Razer Abyssus V2 image 1

Optical Sensor & DPI, Polling Rate, Switches and Connectivity

The Abyssus, as mentioned earlier, has been equipped with what we believe to be the 3325 or 3329. A great overall sensor but could definitely be improved. With the V2 being a budget mouse I feel the designers were handcuffed slightly as the next sensor up would have likely boosted the price to nearer £70/£80. This being said the sensor worked great and I didn’t experience too many issues. The switches are again co-developed Omron switches with a life span of 20 million clicks which today is considered under par. However, most people upgrade long before switch life has expired. Polling rate is as you would imagine with all gaming mice 1000hz and connectivity is established via the Abyssus’ 1.8m plastic cable. The mouse does, however, force you to use Razer Synapse software to optimize efficiency which can become a little frustrating. However, with the latest version of Synapse (3) bugs and unresponsiveness seem to have been repaired.

Mouse Software

Over the years Razer has been slated by consumers for their massively below par product software, which in past times has been considered slow, buggy and sometimes unresponsive. However, with the latest improvements to the software, the new version of Synapse (3) seems to be getting closer to something that can be considered a decent overall package and comes with some neat features. For the Abyssus V2, the lighting optimization is considered fairly basic but does the trick if you are impressed by 3 different light settings. However, our favourite innovation in the new software is the lift-off optimization. This allows the user to alter the sensitivity of the lift-off distance which we thought was pretty handy. This being said, the tool seemed very unfinished and nothing seemed to change in LOD when calibrated to my needs which were very frustrating. The latest software updates and drivers are automatically downloaded by Synapse and seem to work fine.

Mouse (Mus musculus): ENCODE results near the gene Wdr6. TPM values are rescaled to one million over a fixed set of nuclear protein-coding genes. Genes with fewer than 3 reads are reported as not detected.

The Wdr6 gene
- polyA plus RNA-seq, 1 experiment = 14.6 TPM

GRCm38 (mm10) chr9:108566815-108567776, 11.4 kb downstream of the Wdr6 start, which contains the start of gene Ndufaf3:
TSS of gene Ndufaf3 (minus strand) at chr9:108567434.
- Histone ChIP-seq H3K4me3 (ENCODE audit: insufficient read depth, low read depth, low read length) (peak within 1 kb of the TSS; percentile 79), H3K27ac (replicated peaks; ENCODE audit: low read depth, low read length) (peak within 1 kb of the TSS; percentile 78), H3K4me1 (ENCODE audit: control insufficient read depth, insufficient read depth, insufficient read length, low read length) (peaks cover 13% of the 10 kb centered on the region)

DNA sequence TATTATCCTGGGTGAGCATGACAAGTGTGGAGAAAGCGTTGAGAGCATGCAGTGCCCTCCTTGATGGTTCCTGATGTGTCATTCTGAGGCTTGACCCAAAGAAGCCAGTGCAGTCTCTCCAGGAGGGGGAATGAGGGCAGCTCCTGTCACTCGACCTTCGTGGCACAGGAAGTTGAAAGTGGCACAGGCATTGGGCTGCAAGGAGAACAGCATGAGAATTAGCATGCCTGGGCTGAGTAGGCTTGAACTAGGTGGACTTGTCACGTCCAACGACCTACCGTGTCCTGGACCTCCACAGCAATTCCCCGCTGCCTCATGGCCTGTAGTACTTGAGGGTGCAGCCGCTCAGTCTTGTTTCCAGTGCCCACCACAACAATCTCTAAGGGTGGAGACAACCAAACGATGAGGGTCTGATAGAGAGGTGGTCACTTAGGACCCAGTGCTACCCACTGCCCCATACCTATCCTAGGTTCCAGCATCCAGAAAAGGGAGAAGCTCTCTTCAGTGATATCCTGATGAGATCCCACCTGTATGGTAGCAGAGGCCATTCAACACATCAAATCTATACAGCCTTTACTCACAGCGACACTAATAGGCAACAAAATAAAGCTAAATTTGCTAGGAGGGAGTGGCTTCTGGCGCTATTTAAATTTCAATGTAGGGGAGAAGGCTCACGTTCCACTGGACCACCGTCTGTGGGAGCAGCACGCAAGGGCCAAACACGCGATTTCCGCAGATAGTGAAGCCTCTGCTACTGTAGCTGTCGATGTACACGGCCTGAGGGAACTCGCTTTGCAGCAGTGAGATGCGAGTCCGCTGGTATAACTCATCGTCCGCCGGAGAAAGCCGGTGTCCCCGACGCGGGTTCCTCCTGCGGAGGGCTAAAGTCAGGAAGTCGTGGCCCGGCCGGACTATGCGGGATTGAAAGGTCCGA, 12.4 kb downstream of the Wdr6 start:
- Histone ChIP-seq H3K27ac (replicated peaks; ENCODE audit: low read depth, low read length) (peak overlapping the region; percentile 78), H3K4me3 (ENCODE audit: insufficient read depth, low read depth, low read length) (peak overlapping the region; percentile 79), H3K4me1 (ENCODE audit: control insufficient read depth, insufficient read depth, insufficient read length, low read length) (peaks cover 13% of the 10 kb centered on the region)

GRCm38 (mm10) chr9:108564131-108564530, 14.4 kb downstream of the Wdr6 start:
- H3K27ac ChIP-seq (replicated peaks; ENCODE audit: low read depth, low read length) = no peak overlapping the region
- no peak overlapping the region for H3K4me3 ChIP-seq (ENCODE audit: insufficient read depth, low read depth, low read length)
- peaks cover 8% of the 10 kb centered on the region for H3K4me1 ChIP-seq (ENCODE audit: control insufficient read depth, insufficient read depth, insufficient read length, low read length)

Our Verdict

Ultimately the Abyssus V2 is a budget versatile gaming mouse that caters to all users. I really enjoyed using the mouse in competitive play and the switch from the Mamba Elite was made with ease due to the great design Razer has implemented. Overall I would say the mouse felt great when aiming and the newly designed side grips help massively in creating a feeling of total control. My only true issue with this mouse is the lack of additional buttons which I feel are essential for FPS gaming. However, if you can cope with the bare minimum then you’re going to really enjoy this one. For the price tag the Abyssus really packs a punch and for me sits highly on the list of budget mice out there today.